Can you please give us your favorite “Life Lesson Quote”? Do you have a story about how that was relevant in your life?

“What are you waiting for” has become my mantra over the past 25 years. The sign is hanging up in our house and I see it every day.

It’s a gentle reminder that there is no perfect time in life to do the things you want to do whether it’s starting a business, running a crazy race or taking the kids to Disney — pack the comfy shoes.

I love how the quote has a sense of urgency. Life is not going to give you a permission slip to do the things you want in life. It’s up to you to decide the things in life that are important to you and then schedule them into your already busy day. That’s how you lead a healthy balanced life, by getting clear on the things that really matter, that really light you up and then taking the time to do those things.

We are very blessed that some of the biggest names in Business, VC funding, Sports, and Entertainment read this column. Is there a person in the world, or in the US whom you would love to have a private breakfast or lunch with, and why? He or she might just see this if we tag them 🙂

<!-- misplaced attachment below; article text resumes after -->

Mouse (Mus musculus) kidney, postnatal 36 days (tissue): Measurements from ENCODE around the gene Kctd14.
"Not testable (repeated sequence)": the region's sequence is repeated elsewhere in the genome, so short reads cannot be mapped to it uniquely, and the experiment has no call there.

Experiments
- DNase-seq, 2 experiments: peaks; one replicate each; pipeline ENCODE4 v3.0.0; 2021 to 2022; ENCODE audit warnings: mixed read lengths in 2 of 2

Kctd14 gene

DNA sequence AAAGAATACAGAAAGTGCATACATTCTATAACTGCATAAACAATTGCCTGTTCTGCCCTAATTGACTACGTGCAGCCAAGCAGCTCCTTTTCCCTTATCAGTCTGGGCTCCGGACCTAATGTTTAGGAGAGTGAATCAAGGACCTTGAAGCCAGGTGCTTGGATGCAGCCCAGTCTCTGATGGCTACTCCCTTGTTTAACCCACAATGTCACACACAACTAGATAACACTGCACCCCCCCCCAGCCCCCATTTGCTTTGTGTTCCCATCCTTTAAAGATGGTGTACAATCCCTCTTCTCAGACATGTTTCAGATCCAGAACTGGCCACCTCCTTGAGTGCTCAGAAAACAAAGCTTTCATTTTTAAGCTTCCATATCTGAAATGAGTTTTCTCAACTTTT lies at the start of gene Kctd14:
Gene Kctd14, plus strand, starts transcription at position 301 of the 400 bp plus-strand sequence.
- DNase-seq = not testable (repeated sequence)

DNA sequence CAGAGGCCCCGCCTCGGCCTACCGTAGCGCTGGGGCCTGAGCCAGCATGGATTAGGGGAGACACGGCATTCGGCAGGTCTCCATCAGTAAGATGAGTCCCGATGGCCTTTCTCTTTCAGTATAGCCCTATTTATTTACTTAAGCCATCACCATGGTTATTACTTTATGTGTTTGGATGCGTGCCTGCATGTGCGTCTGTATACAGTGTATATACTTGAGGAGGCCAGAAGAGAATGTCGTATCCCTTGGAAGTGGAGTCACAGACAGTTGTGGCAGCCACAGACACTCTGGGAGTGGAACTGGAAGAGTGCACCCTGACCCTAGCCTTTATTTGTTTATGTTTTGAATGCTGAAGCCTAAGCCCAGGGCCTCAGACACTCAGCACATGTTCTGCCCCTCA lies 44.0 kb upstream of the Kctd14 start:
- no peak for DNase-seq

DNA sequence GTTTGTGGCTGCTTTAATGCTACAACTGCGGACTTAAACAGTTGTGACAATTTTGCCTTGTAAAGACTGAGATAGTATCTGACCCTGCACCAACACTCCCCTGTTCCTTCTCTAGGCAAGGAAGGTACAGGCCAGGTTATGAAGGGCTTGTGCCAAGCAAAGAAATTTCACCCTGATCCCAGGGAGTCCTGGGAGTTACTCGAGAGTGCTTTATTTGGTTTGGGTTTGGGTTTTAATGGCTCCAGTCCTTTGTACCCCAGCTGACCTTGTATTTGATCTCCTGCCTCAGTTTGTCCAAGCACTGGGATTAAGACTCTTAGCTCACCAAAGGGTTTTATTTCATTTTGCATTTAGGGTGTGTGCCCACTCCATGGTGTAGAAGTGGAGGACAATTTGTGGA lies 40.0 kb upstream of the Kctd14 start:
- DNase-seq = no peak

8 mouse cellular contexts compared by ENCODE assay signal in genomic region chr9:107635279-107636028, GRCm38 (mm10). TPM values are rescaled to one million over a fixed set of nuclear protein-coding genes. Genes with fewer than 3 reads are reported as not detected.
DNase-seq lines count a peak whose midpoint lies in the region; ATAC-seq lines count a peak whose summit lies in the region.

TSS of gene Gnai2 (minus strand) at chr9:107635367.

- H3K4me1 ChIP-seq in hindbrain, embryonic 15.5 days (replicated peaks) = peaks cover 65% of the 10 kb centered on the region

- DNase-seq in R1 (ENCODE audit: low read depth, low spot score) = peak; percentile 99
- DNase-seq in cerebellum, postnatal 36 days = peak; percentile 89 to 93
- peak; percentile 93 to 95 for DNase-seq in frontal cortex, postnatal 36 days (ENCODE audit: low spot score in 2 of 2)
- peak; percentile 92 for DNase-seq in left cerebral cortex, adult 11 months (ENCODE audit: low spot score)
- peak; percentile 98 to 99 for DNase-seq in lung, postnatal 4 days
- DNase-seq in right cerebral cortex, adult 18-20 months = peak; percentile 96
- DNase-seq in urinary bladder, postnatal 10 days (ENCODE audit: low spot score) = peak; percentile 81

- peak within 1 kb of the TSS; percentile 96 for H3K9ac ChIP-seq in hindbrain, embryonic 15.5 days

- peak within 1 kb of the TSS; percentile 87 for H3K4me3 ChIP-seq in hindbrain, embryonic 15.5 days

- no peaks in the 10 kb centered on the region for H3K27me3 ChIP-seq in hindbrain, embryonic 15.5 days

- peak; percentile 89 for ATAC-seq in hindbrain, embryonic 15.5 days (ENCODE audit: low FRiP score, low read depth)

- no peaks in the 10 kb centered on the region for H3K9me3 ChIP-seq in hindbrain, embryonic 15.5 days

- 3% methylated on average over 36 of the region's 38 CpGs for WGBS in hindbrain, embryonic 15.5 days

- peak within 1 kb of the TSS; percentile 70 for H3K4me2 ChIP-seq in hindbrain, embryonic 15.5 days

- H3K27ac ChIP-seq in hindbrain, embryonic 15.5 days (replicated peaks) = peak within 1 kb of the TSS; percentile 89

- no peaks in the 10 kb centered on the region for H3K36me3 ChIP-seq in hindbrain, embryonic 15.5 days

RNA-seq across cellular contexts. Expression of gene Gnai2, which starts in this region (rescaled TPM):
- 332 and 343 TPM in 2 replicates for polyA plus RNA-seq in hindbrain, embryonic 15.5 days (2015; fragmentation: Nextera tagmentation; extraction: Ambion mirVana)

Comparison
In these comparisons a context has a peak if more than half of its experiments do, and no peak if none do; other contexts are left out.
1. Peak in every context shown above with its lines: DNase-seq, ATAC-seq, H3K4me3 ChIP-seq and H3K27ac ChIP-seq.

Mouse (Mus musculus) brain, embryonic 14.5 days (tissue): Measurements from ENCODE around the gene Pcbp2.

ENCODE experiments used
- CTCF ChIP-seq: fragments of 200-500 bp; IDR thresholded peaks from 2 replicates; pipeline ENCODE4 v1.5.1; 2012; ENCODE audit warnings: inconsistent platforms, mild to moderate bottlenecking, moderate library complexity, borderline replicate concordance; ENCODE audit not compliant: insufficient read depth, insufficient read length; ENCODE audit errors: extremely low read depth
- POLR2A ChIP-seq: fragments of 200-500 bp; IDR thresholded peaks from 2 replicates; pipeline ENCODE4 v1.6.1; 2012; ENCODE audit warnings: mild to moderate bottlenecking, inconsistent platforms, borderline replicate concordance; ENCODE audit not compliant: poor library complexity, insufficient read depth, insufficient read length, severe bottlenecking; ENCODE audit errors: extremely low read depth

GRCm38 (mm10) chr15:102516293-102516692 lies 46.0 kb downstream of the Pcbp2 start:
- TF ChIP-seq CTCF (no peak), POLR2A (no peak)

I would love to sit with Sara Blakely, the founder of SPANX. I love that she created a company based on a need she had. SPANX is always supporting women either in the workplace or with ideas. Plus, I love the fact that she is a mom of three (like me) and married to live life out loud.

Second, Jesse Itzler. I love her boundless energy! She recently did an adventure event with Richard Branson that included biking, hiking, and swimming. I watched in awe as she went way beyond her comfort zone to accomplish each of those physical activities. Sara reminds me that with pure determination you can accomplish anything and she holds that level of integrity in her business and her real life!

Thank you for these fantastic insights. We wish you only continued success in your great work!

About the author:

Beau Henderson, editor of Rich Retirement Letter and CEO of RichLife Advisors LLC, is a best-selling author, national tv/radio resource, and retirement coach/advisor, with over 17 years’ experience. Beau is a pioneer in the strategy based new model of holistic retirement planning. He can be followed on Facebook here or on Instagram here